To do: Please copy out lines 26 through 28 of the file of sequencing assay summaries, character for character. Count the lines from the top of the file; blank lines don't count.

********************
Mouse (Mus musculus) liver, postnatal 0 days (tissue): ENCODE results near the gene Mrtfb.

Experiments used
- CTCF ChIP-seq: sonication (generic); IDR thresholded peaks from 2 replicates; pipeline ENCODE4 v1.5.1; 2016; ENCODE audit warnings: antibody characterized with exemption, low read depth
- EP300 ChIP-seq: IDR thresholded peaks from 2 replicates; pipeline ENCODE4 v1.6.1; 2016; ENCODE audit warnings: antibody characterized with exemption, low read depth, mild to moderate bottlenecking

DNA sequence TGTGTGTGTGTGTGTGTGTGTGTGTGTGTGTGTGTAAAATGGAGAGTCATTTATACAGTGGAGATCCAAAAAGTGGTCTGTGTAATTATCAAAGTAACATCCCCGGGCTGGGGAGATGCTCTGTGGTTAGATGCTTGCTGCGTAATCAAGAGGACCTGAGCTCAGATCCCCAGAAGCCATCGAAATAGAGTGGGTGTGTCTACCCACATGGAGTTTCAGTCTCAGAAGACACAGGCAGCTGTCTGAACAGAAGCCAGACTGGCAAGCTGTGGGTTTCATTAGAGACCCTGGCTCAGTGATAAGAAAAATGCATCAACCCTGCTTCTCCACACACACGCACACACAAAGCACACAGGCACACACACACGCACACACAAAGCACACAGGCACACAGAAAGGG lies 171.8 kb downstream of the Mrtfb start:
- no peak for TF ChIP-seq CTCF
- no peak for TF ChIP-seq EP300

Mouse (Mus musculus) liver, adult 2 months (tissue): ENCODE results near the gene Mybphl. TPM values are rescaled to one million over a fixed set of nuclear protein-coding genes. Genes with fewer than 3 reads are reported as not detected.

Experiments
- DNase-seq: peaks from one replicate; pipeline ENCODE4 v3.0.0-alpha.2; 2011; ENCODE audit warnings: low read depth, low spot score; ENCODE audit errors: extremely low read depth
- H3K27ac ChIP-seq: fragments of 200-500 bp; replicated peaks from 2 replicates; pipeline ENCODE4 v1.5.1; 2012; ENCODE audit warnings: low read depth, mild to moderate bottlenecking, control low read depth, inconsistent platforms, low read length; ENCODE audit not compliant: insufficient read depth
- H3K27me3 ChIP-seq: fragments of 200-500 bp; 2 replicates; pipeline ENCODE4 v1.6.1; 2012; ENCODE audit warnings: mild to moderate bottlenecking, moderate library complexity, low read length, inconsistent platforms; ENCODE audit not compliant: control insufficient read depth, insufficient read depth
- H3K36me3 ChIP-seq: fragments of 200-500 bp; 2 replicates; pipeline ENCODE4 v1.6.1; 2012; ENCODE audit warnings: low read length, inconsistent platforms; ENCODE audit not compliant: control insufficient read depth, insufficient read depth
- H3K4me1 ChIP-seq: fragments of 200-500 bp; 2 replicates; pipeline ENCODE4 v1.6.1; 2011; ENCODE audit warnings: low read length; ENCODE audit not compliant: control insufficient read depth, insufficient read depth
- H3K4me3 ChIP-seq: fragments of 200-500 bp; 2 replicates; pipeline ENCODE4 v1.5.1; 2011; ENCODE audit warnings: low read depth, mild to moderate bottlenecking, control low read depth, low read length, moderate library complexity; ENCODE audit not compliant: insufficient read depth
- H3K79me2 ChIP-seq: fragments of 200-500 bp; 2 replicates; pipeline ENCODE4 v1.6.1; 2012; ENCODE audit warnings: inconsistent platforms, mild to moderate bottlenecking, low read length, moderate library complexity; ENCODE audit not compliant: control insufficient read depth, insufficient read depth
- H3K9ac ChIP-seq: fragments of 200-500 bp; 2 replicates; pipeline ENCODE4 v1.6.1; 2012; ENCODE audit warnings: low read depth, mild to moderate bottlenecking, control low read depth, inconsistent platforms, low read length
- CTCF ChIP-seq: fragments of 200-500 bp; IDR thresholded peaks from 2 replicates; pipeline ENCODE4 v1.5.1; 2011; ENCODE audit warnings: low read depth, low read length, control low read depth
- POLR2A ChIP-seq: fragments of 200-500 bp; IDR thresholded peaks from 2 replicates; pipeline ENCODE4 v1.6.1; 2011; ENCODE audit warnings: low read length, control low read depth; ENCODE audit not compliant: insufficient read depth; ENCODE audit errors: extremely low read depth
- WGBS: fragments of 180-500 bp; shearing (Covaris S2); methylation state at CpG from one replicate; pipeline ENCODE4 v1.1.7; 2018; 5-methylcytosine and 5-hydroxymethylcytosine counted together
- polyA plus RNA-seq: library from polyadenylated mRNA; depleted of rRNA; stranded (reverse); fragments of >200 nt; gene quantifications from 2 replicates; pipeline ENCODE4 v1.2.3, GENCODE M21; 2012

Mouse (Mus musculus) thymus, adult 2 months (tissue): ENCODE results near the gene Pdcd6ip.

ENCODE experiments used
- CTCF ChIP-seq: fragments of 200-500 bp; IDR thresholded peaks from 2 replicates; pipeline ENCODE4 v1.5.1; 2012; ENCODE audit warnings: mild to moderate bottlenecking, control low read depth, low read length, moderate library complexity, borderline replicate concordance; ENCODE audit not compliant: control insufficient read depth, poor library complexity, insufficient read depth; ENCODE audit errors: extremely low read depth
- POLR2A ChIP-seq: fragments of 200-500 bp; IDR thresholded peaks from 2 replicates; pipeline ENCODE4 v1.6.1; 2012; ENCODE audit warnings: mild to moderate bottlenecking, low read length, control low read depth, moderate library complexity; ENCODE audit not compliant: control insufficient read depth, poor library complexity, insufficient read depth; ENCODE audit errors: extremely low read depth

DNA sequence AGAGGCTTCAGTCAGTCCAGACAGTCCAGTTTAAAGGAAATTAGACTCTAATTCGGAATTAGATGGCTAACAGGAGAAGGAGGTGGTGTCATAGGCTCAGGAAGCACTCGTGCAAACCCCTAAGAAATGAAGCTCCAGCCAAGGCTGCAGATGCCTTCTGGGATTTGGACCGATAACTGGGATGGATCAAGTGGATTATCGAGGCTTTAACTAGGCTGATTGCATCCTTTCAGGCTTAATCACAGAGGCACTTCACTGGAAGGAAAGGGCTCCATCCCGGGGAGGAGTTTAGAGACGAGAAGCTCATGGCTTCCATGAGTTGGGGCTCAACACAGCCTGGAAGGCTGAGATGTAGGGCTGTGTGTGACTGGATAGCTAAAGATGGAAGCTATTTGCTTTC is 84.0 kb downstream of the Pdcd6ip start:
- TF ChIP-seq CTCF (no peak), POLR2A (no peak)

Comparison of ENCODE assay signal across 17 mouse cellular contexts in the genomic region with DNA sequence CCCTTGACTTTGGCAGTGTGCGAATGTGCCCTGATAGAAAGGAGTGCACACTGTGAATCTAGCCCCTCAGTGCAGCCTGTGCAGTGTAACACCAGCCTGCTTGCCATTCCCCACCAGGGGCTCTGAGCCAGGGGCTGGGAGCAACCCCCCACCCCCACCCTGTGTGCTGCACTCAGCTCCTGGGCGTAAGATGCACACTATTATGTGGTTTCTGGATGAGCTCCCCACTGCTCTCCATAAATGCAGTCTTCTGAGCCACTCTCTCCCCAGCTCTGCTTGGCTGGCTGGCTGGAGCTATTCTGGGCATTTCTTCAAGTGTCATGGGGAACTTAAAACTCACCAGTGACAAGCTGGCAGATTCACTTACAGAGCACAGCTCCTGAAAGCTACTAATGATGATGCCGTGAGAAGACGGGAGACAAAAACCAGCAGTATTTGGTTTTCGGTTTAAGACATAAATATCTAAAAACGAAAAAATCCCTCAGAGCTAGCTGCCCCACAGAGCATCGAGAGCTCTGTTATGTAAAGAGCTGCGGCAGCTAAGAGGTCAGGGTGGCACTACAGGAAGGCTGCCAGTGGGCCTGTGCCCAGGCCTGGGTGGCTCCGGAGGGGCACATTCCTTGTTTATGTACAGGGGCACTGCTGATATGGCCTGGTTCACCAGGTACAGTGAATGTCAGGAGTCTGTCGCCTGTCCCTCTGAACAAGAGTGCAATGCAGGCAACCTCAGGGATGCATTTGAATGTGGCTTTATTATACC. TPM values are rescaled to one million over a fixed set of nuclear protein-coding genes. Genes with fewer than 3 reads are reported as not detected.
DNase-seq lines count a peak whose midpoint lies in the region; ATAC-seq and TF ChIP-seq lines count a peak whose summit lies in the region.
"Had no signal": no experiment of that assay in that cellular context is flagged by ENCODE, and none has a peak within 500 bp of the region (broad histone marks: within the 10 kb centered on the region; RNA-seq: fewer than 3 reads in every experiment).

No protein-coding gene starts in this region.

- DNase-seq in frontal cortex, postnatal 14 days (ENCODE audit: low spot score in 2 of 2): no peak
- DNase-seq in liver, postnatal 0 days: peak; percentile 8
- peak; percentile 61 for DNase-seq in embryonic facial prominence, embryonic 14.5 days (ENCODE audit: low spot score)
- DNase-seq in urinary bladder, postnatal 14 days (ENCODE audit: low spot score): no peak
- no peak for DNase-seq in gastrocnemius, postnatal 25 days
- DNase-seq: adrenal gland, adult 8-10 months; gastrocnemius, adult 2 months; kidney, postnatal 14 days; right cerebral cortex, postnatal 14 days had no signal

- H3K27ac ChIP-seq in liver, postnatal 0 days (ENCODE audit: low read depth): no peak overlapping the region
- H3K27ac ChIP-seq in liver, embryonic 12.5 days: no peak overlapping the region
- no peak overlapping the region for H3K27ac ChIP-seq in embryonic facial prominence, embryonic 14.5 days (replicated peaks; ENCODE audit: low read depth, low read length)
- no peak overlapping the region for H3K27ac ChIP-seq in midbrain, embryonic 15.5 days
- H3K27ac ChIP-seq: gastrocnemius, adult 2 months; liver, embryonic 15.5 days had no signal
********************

DNA sequence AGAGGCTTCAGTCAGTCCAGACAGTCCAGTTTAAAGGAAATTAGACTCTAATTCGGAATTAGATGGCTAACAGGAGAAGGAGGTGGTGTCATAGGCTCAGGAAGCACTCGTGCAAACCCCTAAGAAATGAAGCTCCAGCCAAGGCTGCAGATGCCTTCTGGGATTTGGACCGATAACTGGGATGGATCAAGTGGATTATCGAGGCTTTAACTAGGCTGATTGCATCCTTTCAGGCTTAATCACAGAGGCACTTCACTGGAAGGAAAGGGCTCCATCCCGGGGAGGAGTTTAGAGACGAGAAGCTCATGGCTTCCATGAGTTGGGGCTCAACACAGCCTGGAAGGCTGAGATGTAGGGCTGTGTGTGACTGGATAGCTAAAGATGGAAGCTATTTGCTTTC is 84.0 kb downstream of the Pdcd6ip start:
- TF ChIP-seq CTCF (no peak), POLR2A (no peak)

Comparison of ENCODE assay signal across 17 mouse cellular contexts in the genomic region with DNA sequence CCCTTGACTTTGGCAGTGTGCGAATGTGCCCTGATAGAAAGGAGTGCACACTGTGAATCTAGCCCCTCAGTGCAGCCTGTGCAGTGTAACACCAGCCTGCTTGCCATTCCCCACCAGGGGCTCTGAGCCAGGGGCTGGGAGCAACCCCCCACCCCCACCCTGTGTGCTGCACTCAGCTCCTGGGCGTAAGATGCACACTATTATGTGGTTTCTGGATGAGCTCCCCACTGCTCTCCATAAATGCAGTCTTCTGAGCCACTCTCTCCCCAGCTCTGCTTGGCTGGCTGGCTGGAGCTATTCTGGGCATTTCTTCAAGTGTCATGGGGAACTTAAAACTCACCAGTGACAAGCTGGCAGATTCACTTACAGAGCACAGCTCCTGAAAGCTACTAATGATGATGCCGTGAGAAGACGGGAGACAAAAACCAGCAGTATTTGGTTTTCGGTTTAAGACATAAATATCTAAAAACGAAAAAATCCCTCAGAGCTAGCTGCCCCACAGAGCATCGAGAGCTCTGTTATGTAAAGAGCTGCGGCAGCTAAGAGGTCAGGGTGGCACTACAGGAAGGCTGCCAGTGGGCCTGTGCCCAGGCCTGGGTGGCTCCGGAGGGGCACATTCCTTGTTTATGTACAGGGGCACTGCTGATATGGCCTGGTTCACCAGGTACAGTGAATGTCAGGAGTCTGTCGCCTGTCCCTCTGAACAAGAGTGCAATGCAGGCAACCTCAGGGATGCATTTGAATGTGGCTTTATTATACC. TPM values are rescaled to one million over a fixed set of nuclear protein-coding genes. Genes with fewer than 3 reads are reported as not detected.